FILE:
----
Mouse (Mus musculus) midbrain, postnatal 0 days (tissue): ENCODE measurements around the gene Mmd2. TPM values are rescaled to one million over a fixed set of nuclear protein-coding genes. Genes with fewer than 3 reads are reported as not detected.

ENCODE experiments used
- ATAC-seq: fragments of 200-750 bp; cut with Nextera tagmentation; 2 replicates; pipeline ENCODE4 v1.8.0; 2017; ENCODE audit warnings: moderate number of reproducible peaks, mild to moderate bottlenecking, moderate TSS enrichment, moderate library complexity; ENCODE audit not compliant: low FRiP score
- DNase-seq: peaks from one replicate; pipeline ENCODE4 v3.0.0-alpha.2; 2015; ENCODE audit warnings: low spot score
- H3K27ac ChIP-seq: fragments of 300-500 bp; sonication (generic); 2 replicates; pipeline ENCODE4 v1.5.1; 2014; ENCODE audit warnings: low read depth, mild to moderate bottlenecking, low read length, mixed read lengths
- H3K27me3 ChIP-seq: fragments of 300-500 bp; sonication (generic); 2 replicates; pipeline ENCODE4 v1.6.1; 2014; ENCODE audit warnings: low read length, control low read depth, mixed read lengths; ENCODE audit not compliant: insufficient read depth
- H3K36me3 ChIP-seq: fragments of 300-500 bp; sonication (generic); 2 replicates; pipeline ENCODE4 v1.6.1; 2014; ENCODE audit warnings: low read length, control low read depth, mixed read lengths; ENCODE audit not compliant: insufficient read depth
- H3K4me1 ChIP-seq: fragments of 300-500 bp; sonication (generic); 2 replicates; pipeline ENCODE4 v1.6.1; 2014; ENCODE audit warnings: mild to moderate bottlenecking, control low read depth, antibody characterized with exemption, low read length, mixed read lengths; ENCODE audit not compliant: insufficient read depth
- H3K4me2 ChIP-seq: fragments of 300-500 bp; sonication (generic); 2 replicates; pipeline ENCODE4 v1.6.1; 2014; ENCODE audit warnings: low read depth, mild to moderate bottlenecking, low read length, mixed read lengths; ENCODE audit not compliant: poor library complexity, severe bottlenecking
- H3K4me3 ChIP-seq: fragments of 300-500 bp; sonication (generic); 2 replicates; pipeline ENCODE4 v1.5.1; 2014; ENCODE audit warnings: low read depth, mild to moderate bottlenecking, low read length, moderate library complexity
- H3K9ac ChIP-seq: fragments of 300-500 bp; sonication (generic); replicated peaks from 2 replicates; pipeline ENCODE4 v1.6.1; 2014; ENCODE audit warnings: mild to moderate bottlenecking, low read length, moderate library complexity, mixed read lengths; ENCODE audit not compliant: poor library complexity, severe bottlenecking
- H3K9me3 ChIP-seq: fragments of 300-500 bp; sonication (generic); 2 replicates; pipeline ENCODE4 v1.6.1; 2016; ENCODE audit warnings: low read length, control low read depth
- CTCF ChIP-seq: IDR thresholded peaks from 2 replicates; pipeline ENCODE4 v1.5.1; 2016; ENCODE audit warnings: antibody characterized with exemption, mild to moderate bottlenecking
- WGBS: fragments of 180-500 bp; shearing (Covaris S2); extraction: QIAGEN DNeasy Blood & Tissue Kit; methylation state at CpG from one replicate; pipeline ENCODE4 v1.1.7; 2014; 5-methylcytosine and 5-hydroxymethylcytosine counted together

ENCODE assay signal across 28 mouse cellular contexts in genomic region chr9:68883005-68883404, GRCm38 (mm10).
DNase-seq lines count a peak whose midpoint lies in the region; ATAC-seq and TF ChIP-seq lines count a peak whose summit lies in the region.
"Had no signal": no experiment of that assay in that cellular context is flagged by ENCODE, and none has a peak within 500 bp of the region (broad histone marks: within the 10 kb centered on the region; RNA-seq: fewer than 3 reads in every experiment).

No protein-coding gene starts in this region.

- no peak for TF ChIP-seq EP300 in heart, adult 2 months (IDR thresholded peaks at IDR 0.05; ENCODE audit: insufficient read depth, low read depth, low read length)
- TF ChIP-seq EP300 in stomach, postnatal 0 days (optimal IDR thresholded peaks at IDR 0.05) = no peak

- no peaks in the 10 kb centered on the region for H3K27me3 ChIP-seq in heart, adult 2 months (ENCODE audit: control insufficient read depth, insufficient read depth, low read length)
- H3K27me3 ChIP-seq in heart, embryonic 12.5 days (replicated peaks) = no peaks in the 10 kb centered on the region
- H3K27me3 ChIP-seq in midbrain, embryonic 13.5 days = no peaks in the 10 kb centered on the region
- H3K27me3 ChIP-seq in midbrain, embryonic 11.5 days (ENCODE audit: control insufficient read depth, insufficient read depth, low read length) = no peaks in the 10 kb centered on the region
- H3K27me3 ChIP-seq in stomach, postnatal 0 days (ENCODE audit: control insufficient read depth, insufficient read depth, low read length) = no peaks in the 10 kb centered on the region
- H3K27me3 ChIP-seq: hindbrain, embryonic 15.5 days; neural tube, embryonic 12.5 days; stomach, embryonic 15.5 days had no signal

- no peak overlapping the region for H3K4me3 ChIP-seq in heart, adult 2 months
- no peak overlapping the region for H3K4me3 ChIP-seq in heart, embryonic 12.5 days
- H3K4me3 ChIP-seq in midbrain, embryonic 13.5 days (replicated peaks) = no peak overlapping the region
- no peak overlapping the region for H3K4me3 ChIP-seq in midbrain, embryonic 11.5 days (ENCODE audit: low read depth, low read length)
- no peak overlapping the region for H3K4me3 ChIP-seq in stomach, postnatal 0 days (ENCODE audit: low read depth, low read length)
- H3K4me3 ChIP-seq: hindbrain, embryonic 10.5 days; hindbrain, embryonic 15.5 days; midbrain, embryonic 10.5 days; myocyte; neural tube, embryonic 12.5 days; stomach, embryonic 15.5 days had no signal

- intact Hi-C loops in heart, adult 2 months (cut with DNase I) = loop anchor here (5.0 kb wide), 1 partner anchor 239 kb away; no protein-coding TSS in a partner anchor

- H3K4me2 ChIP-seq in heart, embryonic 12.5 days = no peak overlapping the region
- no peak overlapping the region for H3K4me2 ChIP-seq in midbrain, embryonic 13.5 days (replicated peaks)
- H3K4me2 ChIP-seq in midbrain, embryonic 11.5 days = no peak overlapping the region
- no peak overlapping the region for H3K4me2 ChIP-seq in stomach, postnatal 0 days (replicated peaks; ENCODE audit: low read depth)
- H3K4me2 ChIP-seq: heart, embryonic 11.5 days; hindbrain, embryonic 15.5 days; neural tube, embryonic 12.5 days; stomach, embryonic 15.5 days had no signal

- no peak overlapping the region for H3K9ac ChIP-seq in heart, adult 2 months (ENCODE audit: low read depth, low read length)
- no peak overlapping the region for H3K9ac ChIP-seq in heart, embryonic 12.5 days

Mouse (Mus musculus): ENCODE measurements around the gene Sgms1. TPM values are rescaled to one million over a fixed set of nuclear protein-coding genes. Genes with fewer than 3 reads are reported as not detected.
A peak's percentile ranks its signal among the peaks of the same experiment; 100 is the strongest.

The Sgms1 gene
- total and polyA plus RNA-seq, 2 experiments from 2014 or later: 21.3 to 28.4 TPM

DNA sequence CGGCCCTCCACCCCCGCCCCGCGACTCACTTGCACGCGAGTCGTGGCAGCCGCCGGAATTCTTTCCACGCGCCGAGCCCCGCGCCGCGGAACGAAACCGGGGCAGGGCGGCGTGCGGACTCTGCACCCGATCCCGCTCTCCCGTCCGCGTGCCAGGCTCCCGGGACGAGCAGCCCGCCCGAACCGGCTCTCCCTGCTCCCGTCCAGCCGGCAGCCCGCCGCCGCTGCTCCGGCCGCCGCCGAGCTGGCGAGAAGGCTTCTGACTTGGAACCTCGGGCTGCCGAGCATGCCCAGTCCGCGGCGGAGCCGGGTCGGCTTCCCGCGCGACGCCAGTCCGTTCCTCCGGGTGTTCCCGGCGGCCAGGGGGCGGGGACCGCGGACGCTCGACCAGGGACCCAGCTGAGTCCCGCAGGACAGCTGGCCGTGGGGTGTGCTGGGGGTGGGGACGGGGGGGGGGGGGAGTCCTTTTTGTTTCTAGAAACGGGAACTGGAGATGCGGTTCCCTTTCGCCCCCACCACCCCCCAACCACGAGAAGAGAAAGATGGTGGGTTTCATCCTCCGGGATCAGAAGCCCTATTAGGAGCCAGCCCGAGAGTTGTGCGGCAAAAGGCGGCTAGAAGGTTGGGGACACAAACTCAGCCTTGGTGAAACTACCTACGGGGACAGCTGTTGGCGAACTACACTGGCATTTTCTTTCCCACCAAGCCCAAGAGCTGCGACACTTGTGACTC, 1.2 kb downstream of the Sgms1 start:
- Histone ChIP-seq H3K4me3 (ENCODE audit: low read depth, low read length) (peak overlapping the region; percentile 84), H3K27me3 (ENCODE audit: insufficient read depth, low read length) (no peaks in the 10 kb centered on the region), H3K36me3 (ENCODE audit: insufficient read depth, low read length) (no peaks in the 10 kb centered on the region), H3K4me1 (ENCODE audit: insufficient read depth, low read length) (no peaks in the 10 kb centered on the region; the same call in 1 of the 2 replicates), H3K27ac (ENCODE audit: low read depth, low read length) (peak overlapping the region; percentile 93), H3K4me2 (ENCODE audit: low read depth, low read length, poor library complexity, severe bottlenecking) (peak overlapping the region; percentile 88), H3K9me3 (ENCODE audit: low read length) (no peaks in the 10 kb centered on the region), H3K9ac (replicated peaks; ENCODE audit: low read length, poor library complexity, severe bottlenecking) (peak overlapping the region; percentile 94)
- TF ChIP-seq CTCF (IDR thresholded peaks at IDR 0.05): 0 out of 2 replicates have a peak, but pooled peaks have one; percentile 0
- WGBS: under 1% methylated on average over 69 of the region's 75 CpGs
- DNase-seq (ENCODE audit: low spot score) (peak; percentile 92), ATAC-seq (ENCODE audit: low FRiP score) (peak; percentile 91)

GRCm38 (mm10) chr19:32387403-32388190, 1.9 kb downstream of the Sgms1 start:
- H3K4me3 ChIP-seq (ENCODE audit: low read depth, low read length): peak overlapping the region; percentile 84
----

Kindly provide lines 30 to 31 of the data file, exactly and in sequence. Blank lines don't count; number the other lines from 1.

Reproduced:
- no peak overlapping the region for H3K4me3 ChIP-seq in midbrain, embryonic 11.5 days (ENCODE audit: low read depth, low read length)
- no peak overlapping the region for H3K4me3 ChIP-seq in stomach, postnatal 0 days (ENCODE audit: low read depth, low read length)